Hope you have enjoyed these....
The 16th-31st July is the Butterfly Conservation societies "Big Butterfly Count". We've kicked off the survey on the reserve today as the sunshine has returned! We are providing laminated guides to give visitors a helping hand when it comes to identification. It's a fifteen minute species count that be can be conducted anywhere, whether sat still or walking. To find out more about the event and how simple it is to take part, go to www.bigbutterflycount.org.
Of particular note, the reserve is home to the beautiful Silver-studded Blue, a Welsh sub-species of the variety. We have also recently has visits from the spectacular Hummingbird Hawkmoth, which comes all the way from Africa!
Kelvin, one of our residential volunteers, used today's sunshine to get out and about on the reserve and complete a butterfly survey for himself (he will submit his sightings to the above address). He managed to catch up with a red admiral, meadow brown, three burnet moths and even a silver-studded blue! Another of our residential volunteers, Doug Shapley, took the stunning photograph below. He saw his silver-studded blue on a trip across Holyhead mountain on his day off - so thanks Doug! We also have records from Ken, our local expert and new volunteer. He saw six meadow brown, six-spot burnet, silver-studded blue and a beautiful blue-tailed damselfly.
Hopefully we're in for some more sunny days and we'll see many more beautiful butterflies!
Thanks to our local bird-expert I am happy to share with you a retrospective look at the months gone by on the reserve. Here is April's 'birding' summary in the words of Ken Croft:
"The first Swallow arrived on the 2nd along with at least 60 Chiffchaffs and 6 Blackcaps. A late Redwing was in the cafe fields the next day, these fields also produced a Hooded Crow on the 6th and a Snipe the next day. Skylarks were singing on the 9th and passage birds included 14 Wheatear, 10 Willow Warbler and 38 Lesser Redpoll. A male Black Redstart was in the hut circles on the 10th, a Golden Plover on the mountain, Redpoll had increased to 83 and 5 pairs of Stonechat were on territories.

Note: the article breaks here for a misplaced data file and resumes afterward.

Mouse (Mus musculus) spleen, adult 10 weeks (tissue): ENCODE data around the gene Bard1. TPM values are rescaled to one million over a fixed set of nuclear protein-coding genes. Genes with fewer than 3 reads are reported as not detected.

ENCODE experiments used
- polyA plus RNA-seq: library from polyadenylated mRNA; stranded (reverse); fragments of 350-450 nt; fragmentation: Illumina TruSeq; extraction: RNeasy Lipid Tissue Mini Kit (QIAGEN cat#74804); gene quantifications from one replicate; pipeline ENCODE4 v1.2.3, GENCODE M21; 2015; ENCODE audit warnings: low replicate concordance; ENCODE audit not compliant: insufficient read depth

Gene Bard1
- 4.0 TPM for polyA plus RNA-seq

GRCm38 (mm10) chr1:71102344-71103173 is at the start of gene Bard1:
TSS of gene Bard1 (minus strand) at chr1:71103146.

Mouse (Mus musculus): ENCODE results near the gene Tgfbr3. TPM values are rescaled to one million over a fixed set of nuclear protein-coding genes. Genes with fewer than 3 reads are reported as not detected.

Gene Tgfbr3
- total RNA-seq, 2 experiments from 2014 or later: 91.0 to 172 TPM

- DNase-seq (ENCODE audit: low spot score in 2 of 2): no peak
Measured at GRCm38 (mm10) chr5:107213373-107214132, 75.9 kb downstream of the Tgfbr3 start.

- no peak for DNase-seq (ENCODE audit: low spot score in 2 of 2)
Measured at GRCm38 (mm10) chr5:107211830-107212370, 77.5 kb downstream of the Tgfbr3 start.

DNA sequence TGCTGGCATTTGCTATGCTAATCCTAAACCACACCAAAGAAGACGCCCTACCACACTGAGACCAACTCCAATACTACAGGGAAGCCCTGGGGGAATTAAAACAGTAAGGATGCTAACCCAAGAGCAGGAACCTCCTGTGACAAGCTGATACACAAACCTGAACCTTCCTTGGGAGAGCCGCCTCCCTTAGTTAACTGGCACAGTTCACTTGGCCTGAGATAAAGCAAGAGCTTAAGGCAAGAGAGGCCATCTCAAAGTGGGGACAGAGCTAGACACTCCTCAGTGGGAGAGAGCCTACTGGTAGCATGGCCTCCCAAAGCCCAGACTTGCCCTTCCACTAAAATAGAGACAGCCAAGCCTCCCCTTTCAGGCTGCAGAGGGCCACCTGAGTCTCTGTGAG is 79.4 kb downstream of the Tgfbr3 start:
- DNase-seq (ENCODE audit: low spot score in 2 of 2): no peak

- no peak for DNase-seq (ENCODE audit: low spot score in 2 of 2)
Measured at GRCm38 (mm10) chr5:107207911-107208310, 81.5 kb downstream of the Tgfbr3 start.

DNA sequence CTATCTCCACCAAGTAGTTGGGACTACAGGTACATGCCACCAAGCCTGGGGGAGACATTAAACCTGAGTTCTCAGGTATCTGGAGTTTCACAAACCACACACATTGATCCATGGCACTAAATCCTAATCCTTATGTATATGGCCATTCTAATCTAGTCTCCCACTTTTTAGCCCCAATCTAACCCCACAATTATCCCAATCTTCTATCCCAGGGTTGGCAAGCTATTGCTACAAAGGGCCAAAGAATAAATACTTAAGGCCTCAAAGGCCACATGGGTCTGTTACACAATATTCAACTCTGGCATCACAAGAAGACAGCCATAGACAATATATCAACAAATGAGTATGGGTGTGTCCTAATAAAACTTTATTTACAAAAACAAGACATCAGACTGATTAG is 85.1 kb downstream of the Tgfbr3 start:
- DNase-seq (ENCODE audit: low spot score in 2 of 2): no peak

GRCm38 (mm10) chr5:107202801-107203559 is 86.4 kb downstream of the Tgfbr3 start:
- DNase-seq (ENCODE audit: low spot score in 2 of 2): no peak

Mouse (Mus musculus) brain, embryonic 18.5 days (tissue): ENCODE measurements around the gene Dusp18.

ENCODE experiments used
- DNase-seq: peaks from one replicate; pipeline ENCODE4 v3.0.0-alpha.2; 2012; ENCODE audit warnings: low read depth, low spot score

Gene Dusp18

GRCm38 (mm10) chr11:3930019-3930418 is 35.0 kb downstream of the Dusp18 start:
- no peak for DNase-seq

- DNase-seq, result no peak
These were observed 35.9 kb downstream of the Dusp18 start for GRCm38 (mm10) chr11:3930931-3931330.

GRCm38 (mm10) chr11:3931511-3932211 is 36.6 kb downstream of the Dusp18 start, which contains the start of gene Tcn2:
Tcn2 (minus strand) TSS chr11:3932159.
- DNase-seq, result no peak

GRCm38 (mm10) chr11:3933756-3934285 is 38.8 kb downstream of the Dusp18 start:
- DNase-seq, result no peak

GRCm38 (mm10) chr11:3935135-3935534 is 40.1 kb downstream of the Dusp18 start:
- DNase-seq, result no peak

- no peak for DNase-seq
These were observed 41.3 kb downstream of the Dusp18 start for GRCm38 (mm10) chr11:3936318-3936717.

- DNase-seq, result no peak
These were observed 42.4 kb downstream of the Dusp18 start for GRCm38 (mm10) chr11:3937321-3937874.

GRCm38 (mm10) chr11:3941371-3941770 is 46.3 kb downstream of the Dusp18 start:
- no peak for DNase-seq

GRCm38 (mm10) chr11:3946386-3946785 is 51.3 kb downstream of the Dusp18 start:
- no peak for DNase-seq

The first Manx Shearwaters of the year off the Range and a breeding plumaged Great Northern Diver was just offshore on the 11th and the first Whitethroat also arrived this day. Two Ring Ouzels were seen on the 17th and the Hooded Crow again made a brief appearance. A male Redstart arrived for a five-day stay on the 18th along with the first Grasshopper Warbler and 14 White Wagtails, a Raven's nest on the Range contained 3 young. More passage was observed the next day with 30 Wheatears, 13 Collared Doves, 2 Tree Pipits, a Yellow Wagtail and a Ring Ouzel. The 20th saw the first Sedge Warbler and there were now 3 Ring Ouzels on the mountain.
Stonechat and Mistlethrush were feeding young on the 21st and at least 10 Grasshopper Warblers were "reeling" in the hut circles area. An arrival of over 100 Meadow Pipits and 50+ Linnets were on the Range on the 22nd, with 4 Skylarks singing high over thier territories. The Range also featured on the 25th with 5 Whimbrel and a pair of Shelduck looking for a Rabbit burrow to nest in..? 3 Red-throated Divers and 3 Common Scoter flew north offshore. A new arrival on the 28th was a Lesser Whitethroat and a Golden Plover dropped-in onto the Range. The year's first Cuckoo announced it's arrival on the 29th and 4 Common Sandpiper made a very brief stop."
Here is a list of arrival dates for our summer migrants:
March 14. Wheatear
23. Sand Martin
24. Chiffchaff. House Martin. Puffin.
29. Willow Warbler
April 2. Swallow. Blackcap.
9. Sandwich Tern. Common Sandpiper.
10. Black Redstart.
11. Manx Shearwater. Whitethroat.
17. Ring Ouzel.
18. Redstart. Grasshopper Warbler.
19. Tree Pipit. Yellow Wagtail.
20. Sedge Warbler.
28. Lesser Whitethroat.
May 3. Whinchat. Hobby.
6. Spotted Flycatcher.
8. Garden Warbler.